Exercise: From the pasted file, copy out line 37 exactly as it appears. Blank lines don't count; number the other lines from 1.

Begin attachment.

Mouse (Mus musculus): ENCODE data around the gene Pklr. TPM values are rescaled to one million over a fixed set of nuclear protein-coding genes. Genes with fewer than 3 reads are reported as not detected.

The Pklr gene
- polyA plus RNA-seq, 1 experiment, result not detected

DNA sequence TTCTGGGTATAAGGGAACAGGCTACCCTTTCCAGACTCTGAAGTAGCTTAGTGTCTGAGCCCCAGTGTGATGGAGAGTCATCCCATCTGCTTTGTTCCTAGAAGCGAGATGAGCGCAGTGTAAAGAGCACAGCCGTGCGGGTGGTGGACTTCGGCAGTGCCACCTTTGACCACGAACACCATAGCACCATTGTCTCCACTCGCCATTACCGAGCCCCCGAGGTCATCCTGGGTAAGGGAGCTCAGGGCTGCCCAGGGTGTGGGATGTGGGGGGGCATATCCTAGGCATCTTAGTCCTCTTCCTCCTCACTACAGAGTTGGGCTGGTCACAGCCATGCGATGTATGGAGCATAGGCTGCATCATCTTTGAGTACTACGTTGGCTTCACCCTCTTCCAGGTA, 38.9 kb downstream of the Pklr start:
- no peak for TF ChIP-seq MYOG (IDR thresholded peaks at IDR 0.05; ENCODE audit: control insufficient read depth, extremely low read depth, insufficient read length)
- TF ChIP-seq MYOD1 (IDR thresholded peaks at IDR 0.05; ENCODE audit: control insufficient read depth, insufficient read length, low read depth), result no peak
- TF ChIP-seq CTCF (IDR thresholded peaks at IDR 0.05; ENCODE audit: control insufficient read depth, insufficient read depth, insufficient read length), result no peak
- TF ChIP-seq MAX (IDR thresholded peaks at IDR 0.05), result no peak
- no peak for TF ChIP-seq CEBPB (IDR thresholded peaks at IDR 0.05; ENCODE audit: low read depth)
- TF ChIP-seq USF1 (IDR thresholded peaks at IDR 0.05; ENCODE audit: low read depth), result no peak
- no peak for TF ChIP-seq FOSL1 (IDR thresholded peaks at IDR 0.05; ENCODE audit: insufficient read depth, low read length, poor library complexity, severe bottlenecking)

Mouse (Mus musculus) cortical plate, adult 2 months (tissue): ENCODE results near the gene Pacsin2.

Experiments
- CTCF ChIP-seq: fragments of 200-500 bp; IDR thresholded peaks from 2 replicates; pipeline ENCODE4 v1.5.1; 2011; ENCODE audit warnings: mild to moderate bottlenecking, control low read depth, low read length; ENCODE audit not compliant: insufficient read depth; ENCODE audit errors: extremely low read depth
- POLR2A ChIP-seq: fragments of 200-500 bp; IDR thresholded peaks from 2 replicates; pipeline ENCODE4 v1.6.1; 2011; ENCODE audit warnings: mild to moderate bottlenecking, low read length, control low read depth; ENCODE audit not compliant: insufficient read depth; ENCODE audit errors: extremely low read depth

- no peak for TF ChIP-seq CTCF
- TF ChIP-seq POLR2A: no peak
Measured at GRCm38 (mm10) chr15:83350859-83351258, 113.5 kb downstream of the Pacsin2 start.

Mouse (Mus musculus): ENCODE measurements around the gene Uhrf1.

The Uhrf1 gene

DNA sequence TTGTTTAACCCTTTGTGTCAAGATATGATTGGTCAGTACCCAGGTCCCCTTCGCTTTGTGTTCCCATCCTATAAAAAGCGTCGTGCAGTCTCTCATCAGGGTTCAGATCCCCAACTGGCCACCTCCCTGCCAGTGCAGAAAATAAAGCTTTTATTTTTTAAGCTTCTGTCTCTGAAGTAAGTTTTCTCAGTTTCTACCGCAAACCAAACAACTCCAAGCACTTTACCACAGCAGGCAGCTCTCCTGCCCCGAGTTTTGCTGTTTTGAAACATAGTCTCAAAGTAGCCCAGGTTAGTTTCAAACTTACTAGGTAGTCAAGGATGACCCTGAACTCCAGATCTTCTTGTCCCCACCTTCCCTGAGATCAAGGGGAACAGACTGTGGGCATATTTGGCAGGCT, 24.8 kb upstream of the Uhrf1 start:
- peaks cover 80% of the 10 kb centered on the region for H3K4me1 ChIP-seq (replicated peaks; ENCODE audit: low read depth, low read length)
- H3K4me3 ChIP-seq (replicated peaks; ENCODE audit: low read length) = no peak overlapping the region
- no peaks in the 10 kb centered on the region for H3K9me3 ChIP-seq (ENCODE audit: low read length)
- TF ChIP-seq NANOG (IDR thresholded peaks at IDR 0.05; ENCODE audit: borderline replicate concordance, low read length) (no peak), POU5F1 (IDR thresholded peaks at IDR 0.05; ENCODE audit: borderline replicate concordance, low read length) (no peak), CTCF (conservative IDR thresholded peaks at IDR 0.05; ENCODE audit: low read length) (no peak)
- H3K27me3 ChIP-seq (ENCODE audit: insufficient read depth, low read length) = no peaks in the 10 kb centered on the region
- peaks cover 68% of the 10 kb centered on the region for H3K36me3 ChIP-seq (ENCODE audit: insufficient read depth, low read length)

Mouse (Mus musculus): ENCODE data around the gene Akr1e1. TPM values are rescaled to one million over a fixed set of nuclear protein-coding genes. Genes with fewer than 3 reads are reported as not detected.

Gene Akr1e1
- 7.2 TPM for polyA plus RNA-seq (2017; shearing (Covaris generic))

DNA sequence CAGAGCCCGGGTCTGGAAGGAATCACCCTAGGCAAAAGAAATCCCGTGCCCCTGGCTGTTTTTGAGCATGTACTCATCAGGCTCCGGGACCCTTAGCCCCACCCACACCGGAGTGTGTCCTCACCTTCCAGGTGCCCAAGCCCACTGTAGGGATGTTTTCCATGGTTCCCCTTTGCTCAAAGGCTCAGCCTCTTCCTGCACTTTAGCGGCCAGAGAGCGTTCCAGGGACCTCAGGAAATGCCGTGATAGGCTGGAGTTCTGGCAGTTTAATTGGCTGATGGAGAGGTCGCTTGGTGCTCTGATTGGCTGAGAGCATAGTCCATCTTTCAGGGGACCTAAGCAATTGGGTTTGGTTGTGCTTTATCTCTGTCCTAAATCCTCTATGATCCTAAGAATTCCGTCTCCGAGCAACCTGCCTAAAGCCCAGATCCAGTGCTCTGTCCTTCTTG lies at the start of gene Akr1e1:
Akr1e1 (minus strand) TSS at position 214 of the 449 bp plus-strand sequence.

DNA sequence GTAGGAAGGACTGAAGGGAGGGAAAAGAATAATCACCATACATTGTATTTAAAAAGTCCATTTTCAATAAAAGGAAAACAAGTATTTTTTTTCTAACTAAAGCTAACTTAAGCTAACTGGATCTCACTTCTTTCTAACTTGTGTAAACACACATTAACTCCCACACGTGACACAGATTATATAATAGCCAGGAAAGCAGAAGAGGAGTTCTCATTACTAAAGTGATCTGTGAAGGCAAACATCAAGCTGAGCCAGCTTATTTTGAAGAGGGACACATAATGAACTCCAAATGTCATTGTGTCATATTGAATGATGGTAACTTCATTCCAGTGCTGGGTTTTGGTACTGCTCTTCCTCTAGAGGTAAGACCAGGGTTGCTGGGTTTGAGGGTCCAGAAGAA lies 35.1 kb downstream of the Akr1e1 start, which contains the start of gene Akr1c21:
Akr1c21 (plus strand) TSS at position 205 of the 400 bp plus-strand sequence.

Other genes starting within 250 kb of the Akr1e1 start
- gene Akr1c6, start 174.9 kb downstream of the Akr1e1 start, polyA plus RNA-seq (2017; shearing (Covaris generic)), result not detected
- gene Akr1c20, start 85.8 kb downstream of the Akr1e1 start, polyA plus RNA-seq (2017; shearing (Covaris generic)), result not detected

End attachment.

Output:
- gene Akr1c20, start 85.8 kb downstream of the Akr1e1 start, polyA plus RNA-seq (2017; shearing (Covaris generic)), result not detected